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R.C., a minor v. State (11/23/2018) ap-2625

R.C., a minor v. State (11/23/2018) ap-2625

                                                     NOTICE
  

         The text of this opinion can be corrected before the opinion is published in the  

         Pacific Reporter.  Readers are encouraged to bring typographical or other formal  

         errors to the attention of the Clerk of the Appellate Courts:  



                                  303 K Street, Anchorage, Alaska  99501
  

                                             Fax:  (907) 264-0878
  

                                     E-mail:  corrections @ akcourts.us
  



                IN THE COURT OF APPEALS OF THE STATE OF ALASKA  



R.C., a minor,  

                                                                    Court of Appeals No. A-12323  

                                    Appellant,                    Trial Court No. 3AN-14-111 DL  



                           v.  

                                                                               O P I N I O N  

STATE OF ALASKA,  



                                    Appellee.                     No. 2625 - November 23, 2018  



                                                                  

                  Appeal  from  the  Superior  Court,   Third  Judicial  District,  

                                                                                    

                  Anchorage,  Kevin  M.  Saxby, Judge,  and  Sidney Billingslea,  

                  Magistrate Judge.  



                  Appearances: Laurence Blakely, Assistant Public Defender, and  

                                                                                  

                  Quinlan Steiner, Public Defender, Anchorage, for the Appellant.  

                  Eric  A.  Ringsmuth,  Assistant  Attorney  General,  Office  of  

                                                                         

                  Criminal Appeals, Anchorage, and Craig W. Richards, Attorney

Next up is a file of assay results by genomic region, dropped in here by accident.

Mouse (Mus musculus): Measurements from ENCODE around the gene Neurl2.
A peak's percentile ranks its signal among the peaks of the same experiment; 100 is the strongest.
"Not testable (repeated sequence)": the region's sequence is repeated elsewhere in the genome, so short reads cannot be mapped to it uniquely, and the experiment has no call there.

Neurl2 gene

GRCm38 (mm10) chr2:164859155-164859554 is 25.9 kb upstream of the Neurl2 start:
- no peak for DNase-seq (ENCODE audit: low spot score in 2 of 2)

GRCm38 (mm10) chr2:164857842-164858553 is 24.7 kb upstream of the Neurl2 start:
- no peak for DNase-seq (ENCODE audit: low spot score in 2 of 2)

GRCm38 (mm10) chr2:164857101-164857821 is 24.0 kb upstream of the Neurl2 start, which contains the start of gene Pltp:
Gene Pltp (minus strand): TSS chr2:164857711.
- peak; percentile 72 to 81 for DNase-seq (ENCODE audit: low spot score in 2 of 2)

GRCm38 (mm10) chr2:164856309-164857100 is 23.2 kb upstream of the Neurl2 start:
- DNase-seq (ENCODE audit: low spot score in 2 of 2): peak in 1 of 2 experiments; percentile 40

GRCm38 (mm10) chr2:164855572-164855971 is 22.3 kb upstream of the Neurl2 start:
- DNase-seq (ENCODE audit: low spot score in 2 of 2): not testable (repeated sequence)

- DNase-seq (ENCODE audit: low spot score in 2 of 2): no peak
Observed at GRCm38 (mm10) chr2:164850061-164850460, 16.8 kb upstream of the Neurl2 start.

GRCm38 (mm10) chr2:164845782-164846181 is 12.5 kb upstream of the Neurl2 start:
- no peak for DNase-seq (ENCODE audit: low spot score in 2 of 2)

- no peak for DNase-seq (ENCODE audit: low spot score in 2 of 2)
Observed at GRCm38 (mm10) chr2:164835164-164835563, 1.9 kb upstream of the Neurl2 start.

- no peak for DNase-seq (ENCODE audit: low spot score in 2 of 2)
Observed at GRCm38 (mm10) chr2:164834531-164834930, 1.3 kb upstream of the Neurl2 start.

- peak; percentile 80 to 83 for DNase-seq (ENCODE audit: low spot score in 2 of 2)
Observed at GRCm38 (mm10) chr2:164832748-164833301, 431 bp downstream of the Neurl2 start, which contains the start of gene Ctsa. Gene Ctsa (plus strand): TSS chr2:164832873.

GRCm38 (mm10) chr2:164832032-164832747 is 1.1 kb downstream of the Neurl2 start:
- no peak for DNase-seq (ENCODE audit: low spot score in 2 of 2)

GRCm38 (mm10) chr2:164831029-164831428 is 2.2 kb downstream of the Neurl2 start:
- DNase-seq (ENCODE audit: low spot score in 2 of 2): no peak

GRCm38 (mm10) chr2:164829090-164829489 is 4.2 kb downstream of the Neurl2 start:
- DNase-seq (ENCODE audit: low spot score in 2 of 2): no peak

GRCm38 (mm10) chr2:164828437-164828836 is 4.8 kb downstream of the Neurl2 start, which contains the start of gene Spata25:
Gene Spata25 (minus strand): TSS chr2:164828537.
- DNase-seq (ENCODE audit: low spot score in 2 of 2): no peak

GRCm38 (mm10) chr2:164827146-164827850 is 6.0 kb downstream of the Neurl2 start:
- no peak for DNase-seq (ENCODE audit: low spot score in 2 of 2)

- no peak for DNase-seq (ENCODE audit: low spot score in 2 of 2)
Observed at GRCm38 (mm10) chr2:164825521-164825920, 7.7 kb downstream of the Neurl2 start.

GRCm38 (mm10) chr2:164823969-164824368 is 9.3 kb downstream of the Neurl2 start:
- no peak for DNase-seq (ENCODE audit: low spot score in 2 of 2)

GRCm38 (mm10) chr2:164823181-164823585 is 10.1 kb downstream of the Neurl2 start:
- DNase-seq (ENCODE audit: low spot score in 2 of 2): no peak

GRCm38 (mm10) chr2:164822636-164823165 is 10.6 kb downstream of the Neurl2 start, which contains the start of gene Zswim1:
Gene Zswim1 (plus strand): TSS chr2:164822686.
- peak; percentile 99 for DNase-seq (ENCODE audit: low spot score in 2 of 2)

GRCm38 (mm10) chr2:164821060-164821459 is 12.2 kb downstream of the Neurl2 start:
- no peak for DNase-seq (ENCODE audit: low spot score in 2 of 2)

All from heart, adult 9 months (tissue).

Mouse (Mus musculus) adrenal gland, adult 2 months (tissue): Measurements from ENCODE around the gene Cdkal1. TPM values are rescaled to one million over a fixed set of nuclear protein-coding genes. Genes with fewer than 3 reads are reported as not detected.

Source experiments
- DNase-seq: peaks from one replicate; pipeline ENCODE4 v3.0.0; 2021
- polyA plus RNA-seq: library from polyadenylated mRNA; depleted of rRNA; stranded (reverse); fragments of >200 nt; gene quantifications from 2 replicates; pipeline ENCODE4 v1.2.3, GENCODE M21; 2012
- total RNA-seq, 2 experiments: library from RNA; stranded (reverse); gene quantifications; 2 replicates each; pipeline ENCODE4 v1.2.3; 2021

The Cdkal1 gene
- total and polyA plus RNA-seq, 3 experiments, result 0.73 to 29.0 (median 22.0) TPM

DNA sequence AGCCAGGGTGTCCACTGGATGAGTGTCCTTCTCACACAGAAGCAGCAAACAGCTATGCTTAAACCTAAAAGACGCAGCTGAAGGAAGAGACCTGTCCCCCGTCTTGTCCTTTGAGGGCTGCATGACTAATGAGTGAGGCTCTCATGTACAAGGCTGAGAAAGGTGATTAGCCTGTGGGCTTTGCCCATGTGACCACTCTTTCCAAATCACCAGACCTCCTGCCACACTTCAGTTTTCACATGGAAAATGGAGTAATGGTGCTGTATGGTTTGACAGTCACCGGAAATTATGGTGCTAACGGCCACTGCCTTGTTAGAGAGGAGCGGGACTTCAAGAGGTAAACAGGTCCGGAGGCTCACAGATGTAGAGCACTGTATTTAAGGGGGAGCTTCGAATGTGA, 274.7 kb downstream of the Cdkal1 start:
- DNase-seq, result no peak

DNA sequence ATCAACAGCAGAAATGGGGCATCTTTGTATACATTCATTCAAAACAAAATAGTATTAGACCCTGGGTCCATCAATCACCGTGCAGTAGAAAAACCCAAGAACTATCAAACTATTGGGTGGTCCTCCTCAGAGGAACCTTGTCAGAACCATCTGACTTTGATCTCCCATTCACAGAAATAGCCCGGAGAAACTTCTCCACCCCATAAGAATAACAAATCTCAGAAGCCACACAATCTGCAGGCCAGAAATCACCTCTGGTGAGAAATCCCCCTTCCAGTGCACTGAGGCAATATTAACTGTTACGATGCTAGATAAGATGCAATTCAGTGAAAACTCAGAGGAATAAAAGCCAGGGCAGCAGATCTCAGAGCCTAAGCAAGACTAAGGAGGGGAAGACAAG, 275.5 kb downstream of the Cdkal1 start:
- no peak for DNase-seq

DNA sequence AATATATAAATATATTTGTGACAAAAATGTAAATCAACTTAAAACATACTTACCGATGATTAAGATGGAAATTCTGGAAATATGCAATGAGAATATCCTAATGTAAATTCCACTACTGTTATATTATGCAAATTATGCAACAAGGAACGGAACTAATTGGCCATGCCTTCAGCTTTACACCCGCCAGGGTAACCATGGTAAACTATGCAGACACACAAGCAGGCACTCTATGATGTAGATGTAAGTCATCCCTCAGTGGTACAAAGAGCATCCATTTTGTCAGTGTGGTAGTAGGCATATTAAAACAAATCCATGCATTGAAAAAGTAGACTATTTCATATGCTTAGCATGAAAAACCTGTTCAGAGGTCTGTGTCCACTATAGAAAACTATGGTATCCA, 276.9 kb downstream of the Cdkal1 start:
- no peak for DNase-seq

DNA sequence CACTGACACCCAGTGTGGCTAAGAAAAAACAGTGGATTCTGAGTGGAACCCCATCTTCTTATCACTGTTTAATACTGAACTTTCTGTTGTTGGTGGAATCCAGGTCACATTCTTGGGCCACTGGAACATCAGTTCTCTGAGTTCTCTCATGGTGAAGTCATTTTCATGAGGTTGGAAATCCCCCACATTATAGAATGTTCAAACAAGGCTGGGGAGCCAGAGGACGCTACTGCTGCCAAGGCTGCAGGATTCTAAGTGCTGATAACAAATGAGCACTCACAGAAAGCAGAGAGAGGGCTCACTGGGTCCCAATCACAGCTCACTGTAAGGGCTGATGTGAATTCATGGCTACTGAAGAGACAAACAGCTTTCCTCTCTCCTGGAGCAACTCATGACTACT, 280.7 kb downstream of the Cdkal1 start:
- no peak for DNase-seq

General, Juneau, for the Appellee.  



                  Before: Mannheimer, Chief Judge, Allard, Judge, and Suddock,  

                                                       

                  Superior Court Judge. *  

                                                 



                  Judge ALLARD.  



     *   Sitting  by   assignment  made  pursuant  to  Article  IV,  Section  16  of   the  Alaska  



Constitution and Administrative Rule 24(d).  


----------------------- Page 2-----------------------

                                                  When R.C. was fifteen years old, he and another juvenile started a fire on                                                                                                                                                                                         



 the playground of an elementary school in Anchorage, causing extensive damage.                                                                                                                                                                                                                             R.C.  



 returned to the playground later that same day and started another fire by himself.                                                                                                                                                                                           



                                                  R.C.   admitted   his   conduct   and   was   adjudicated   a   delinquent   minor.   



 Following a restitution hearing, the court ordered R.C. to pay $159,161.17 in restitution                                                                                                                                                                                               



 to the school district and its insurance company.                                                                                            



                                                  On appeal, R.C. argues that the trial court erred in failing to consider his